Why is there still no cure for macular disease?

Posted: Tuesday 09 June 2020

Teams of researchers around the world – including some that our supporters are funding – are attacking macular disease from every angle. So why haven’t we cured it yet?

Geraldine Hoad, Macular Society research manager, explains the long and expensive journey that any treatment must go through before it arrives in your clinic.

On average it takes at least 10 years and over a billion pounds for a new medicine to go from initial discovery to being licenced for use.

It all starts with discoveries in the laboratory, called basic research, to find out what has gone wrong in the normal workings of the eye that led to macular disease. The task is then to design a drug to stop this happening without causing dangerous side effects. It can mean assessing many thousands of potential drugs to find the few worth taking to the next stage: early safety and efficacy tests to see whether the drug can be given to patients. Carefully conducted clinical trials are performed in human volunteers to answer questions such as:

• Does a treatment work?

• Does it work better than other treatments?

• Does it have side effects?

And we have all heard about trials being in ‘phase one’ or ‘phase two’, but what does this actually mean?

Phase one trials aim to test the safety, method of delivery and dose of a new drug. These trials use a small number of people, who may be healthy volunteers. To minimise any risks, the researchers usually start with a small dose and increase it slowly until they get the best results compared with any side effects.

Phase two trials test a drug on a larger group of people who have the condition. These trials aim to get a better idea of whether the drug works and how well it works in the short-term. If enough people benefit and the side effects are still acceptable, the drug can go on to phase three.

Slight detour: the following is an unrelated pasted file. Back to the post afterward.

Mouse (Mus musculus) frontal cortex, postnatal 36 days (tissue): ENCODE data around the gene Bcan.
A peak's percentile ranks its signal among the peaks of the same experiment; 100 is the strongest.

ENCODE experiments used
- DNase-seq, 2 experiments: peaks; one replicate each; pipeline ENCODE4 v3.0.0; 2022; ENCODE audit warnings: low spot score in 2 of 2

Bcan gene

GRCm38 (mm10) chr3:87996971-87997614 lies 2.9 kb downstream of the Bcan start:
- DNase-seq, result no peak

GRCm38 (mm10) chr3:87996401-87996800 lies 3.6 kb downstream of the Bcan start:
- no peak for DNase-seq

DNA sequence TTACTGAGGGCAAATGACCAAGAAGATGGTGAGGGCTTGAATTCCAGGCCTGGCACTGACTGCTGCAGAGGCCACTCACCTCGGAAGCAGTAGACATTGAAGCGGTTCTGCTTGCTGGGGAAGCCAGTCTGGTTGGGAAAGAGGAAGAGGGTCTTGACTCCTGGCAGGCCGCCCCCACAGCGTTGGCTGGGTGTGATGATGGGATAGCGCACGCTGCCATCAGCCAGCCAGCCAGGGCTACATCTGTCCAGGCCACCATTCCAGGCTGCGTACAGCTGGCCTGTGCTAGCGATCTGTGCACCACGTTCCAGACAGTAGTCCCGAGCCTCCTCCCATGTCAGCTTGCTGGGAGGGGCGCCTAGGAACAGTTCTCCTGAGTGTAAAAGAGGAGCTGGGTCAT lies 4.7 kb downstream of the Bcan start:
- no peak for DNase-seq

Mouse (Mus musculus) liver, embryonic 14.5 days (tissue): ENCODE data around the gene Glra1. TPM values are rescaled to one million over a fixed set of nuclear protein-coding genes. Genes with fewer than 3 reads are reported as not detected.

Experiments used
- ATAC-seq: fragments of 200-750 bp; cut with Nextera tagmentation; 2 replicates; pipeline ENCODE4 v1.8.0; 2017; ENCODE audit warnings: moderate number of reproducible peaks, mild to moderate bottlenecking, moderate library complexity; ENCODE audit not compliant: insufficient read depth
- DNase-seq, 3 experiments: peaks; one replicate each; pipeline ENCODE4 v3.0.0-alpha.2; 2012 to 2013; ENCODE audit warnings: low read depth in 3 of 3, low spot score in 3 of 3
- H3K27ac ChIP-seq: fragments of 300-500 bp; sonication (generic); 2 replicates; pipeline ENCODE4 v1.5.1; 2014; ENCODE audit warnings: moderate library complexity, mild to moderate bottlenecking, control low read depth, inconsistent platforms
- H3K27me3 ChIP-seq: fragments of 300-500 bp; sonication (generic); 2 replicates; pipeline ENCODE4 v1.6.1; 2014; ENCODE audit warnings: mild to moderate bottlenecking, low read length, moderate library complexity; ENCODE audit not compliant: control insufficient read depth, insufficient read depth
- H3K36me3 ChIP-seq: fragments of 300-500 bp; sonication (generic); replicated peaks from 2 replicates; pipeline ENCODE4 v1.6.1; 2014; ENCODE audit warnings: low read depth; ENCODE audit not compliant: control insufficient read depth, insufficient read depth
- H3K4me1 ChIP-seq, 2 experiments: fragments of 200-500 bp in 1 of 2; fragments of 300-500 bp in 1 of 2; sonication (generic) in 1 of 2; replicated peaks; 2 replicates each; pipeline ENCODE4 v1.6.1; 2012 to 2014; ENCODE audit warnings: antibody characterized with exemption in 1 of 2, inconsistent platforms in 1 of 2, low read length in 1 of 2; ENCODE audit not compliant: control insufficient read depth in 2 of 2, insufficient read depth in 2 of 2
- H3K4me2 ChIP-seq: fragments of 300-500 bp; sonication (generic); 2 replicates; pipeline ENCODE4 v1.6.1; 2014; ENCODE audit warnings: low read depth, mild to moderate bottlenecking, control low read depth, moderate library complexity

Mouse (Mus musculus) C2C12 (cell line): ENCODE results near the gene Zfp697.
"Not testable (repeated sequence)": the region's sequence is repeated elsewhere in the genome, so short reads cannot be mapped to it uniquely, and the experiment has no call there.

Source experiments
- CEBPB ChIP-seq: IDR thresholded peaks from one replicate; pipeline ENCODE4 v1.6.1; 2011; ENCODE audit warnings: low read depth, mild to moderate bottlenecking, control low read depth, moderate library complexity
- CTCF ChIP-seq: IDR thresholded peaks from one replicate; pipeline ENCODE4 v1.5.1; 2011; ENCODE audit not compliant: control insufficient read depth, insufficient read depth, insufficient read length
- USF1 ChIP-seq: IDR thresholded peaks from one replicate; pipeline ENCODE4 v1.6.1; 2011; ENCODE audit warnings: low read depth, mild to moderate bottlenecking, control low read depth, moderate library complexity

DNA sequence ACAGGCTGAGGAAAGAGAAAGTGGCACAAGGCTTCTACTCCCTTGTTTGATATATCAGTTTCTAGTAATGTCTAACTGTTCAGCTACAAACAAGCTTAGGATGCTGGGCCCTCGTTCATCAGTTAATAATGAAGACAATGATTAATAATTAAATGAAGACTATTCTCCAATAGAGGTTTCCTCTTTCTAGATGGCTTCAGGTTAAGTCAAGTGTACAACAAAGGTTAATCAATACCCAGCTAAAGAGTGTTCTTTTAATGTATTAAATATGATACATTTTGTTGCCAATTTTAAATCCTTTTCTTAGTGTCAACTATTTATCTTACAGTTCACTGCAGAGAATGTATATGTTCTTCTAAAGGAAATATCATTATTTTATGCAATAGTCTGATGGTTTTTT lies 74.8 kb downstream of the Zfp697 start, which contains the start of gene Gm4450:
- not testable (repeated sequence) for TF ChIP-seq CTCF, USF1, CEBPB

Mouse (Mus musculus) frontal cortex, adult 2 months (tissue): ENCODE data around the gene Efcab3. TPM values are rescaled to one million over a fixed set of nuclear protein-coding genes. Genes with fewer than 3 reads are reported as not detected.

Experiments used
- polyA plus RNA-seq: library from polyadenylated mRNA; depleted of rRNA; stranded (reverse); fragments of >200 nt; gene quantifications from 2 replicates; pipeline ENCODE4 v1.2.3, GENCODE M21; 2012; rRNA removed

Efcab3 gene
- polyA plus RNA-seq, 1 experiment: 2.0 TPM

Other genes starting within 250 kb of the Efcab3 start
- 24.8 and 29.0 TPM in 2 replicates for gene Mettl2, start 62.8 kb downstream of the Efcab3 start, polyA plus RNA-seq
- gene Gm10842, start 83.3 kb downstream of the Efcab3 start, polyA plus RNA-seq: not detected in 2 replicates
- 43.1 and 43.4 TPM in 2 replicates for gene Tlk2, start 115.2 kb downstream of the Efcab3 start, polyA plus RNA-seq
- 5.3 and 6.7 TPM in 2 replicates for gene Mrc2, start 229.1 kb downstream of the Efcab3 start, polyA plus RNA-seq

Phase three trials use larger groups of people who have the condition and compare the new drug with the existing treatment or a placebo (fake treatment, such as a tablet without any active ingredients). The researchers look at whether the drug works in practice and what the side effects are. Phase three trials can involve thousands of patients across the world and last a year or longer.

If a drug passes phase three and is shown to be safe and effective at treating the disease, the pharmaceutical company will apply to the regulatory authorities for a licence. If a licence is granted, then the drug can be prescribed to patients.

Phase four trials are carried out when a new drug has passed all of the previous stages and been given a marketing licence. The researchers will continue to look at the safety, side effects and effectiveness of the drug in the real world, and see whether there are any new long-term side effects or benefits.

The Macular Society funds medical research so that one day we can overcome macular disease. We have helped fund groundbreaking developments in areas including stem cell treatment. Find out more about some of the projects we are currently funding. 

We are often approached for volunteers to participate in clinical trials and research studies. Our research participant database is for anyone with a macular condition, as well as healthy family members and volunteers. You can sign up to hear about research opportunities whether or not you are a member of the Macular Society by completing the form at www.macularsociety.org/database